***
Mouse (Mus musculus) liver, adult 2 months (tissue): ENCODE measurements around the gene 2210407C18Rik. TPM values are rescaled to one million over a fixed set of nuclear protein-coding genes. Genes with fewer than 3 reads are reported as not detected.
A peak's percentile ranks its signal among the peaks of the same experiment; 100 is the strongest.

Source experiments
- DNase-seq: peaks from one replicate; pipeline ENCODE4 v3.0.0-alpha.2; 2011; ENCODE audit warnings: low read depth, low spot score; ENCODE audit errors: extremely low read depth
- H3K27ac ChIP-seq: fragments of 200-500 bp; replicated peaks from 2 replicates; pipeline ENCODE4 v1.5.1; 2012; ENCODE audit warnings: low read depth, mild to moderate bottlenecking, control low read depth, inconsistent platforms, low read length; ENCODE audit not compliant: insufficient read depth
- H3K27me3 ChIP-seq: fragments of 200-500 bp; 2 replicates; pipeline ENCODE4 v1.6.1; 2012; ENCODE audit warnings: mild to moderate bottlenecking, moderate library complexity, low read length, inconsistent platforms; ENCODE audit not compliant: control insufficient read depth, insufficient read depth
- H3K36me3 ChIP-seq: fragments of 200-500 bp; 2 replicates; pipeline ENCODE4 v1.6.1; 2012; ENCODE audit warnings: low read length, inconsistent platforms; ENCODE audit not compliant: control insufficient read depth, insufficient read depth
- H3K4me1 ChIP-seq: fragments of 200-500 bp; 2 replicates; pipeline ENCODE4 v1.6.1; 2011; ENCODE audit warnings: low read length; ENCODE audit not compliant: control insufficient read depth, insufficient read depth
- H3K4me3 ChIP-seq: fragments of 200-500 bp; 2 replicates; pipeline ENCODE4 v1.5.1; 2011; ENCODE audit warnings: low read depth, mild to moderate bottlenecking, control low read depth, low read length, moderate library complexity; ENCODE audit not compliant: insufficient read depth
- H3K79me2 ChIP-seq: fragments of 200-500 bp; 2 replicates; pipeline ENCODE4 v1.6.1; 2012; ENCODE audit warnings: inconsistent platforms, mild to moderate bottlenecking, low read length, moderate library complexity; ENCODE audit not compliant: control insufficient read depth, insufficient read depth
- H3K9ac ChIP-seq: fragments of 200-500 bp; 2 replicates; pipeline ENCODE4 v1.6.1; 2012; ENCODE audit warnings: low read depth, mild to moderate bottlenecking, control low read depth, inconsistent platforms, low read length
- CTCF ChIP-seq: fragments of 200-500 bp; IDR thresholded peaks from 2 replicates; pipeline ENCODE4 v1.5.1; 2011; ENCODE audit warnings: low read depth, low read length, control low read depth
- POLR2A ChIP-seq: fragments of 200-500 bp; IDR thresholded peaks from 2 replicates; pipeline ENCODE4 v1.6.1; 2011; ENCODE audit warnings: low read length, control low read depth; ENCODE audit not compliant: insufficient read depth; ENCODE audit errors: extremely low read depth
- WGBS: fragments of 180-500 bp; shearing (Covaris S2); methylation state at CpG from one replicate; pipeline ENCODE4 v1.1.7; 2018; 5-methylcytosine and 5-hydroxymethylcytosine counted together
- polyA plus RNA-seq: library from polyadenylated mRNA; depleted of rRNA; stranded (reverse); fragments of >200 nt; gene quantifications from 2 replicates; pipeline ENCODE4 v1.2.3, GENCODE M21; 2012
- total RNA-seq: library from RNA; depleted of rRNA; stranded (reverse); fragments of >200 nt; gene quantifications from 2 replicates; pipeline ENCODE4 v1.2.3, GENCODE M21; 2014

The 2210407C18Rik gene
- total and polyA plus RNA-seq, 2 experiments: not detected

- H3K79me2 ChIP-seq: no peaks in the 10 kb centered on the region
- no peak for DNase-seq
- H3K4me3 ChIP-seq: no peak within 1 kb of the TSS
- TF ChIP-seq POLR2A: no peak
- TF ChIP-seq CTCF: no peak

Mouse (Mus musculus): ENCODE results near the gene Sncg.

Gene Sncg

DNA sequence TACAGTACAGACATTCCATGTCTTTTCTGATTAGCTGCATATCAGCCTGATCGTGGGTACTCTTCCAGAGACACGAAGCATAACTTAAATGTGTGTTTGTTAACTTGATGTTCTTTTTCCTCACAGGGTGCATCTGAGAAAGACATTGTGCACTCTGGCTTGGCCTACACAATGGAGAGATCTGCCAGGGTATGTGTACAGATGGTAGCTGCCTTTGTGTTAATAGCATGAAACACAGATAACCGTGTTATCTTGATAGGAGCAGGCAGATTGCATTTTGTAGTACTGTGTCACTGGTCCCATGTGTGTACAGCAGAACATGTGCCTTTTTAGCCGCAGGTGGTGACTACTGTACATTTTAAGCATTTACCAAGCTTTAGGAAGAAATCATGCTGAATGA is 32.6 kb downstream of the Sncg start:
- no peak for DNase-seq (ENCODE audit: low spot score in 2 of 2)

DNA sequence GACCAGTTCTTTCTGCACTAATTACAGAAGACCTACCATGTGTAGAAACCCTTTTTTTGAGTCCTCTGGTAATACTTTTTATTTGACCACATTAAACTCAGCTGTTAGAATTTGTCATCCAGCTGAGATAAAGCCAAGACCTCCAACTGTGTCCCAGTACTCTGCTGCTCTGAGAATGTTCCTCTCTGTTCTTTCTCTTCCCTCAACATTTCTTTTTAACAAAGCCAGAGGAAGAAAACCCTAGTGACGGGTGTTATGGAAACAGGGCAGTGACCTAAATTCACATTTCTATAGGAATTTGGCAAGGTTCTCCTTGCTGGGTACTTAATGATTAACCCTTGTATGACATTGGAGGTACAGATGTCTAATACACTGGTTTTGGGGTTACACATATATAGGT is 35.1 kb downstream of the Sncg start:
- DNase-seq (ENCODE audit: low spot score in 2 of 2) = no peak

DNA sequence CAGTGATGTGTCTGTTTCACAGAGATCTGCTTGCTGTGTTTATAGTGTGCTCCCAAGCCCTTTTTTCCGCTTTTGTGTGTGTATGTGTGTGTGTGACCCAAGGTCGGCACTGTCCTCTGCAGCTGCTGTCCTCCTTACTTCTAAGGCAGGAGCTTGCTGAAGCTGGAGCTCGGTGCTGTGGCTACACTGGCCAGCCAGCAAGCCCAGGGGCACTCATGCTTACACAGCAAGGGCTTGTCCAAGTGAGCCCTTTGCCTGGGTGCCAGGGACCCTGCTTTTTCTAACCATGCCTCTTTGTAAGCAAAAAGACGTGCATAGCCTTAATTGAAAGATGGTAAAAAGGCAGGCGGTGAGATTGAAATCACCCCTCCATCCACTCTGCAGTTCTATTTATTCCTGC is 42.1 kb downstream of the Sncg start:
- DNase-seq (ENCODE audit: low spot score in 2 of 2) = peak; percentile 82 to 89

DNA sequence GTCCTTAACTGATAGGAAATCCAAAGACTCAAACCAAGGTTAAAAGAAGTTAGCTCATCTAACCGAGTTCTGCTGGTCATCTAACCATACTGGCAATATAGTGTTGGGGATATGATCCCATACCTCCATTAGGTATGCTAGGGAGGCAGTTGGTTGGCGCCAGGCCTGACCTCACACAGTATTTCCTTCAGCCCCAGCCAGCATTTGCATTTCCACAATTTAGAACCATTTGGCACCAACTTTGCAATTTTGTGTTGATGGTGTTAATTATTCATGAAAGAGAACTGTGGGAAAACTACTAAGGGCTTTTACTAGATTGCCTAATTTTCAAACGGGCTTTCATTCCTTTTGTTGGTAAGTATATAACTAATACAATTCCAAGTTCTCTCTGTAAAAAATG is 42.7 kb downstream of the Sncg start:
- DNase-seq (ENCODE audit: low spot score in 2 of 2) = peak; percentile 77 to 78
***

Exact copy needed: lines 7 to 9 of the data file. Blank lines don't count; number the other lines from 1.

- H3K36me3 ChIP-seq: fragments of 200-500 bp; 2 replicates; pipeline ENCODE4 v1.6.1; 2012; ENCODE audit warnings: low read length, inconsistent platforms; ENCODE audit not compliant: control insufficient read depth, insufficient read depth
- H3K4me1 ChIP-seq: fragments of 200-500 bp; 2 replicates; pipeline ENCODE4 v1.6.1; 2011; ENCODE audit warnings: low read length; ENCODE audit not compliant: control insufficient read depth, insufficient read depth
- H3K4me3 ChIP-seq: fragments of 200-500 bp; 2 replicates; pipeline ENCODE4 v1.5.1; 2011; ENCODE audit warnings: low read depth, mild to moderate bottlenecking, control low read depth, low read length, moderate library complexity; ENCODE audit not compliant: insufficient read depth